“I believe it was the only country school in the area that had an indoor bathroom at the time,” she remarks.
Wallace did return to the school in town and graduated from Delavan High School in 1957.
“I went to what they called a commercial college in Mankato beginning in the fall of 1957,” Wallace says. “I took bookkeeping, typing and shorthand classes.”
In April of 1958, Lloyd was discharged from the Army and Deanne and Lloyd were married on August 2, 1958.
“I was a ‘Weise’ woman until I married a Wallace,” Deanne Wallace jokes.
With her education complete in Mankato, she went to work for Stokely-Van Kamp in Winnebago.
“I earned enough money to buy our first snowmobile, a Skiroule,” she comments.
Lloyd and Deanne’s first child, Denise, was born in 1959.
“I became a mom and a housewife,” she says.
Their second child, Melanie, was born in 1962, and their youngest child, Sheldon, was born in 1967.
“Denise is married to Mike Schuster and they live in Easton. She is a Registered Nurse who works in Mankato,” Wallace explains. “Melanie is married to Mike Staloch and they live in Columbia, Missouri, where Melanie currently does volunteer work for the Columbia Historical Society. Sheldon is single and on the road trucking but still calls Delavan home.”
It was in 1969 when Al Heppner, who owned the Delavan Farmers State Bank, approached Wallace and asked, “Do you think you could put away your sewing and come work at the bank?”
Wallace accepted the invitation and worked at the bank for 36 years before retiring in October of 2005.
“I did a little bit of everything,” Wallace explains. “I was a teller, a typist and could even make small loans. It did not take as much paper work back then.”
She worked at the bank long enough to witness some major changes.
“One of the biggest changes was when I had to learn to do things on a computer,” she says.
She may have retired but she did not slow down.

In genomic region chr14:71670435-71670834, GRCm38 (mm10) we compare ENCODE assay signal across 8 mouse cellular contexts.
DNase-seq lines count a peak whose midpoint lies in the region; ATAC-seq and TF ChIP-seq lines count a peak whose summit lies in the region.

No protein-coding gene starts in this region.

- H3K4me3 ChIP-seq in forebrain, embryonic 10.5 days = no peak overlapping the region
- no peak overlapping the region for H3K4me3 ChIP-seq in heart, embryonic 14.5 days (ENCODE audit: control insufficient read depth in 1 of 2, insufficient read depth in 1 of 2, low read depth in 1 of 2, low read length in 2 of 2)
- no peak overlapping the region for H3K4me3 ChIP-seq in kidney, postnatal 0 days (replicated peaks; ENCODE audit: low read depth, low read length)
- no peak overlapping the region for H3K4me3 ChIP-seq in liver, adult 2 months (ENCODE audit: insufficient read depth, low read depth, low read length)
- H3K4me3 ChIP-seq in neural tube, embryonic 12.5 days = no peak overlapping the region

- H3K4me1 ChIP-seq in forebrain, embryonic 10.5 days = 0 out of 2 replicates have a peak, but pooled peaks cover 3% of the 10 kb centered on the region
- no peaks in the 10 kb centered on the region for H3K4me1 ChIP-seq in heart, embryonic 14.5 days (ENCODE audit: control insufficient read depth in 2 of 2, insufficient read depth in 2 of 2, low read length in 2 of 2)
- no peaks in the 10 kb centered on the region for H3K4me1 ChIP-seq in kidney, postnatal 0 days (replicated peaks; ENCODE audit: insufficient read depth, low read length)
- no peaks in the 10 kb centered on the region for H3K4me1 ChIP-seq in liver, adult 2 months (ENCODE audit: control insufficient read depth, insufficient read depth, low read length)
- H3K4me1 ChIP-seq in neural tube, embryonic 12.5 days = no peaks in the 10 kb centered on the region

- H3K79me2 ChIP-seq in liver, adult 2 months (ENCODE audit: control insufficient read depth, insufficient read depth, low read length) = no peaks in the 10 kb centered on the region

One look at the landscaping around the Wallace acreage west of Delavan and it is not hard to figure out how she stays busy.
“I love my flower gardens,” Wallace comments as she surveys the many different flower areas on their farm.
She is an active volunteer. She is the president of DHS Inc. in Delavan. Besides monthly meetings, she stays busy renting out rooms for different functions, including wedding receptions, Pheasants Forever banquets, the Deer Hunter’s Association, and Fireman’s suppers, just to name a few.
“We would like to see another community play in Delavan,” she states, “It is costly and a lot of work but it might happen again in the future.”
She also helps run the gift shop at the former school and is president of the Delavan Flower and Garden Club.
“It is a great way to learn from each other. We do garden tours and get a lot of enjoyment from sharing with each other,” she says, speaking about the garden club.
She once had the opportunity to combine her love of volunteering with her love of gardening.
“There was a lady who lived in a town who had to enter a care facility,” Wallace explains. “I was able to go to her former residence and tend to her flower garden and she was able to take trips from the care facility and see her flower garden had been taken care of. It meant a lot to me because I know it meant so much to her.”
Like many retired people, Wallace feels as though she does not have enough time to get everything done.
As her husband Lloyd jokes, “I can wake up with nothing to do and get only half of it done.”
Though she stays busy, she always has time for her family.
“We have been blessed with four grandchildren, three step-grandchildren and two great grandchildren,” Wallace says.
Lloyd and Deanne do not travel south for the winter but they usually make a trip to visit Melanie’s family in Missouri.
Perhaps growing up in a small rural community outside the city of Delavan helped shape the friendly, get-to-know-you attitude Wallace possesses.
“If you want to live in a town or rural community, get out and get to know your neighbor,” Wallace says.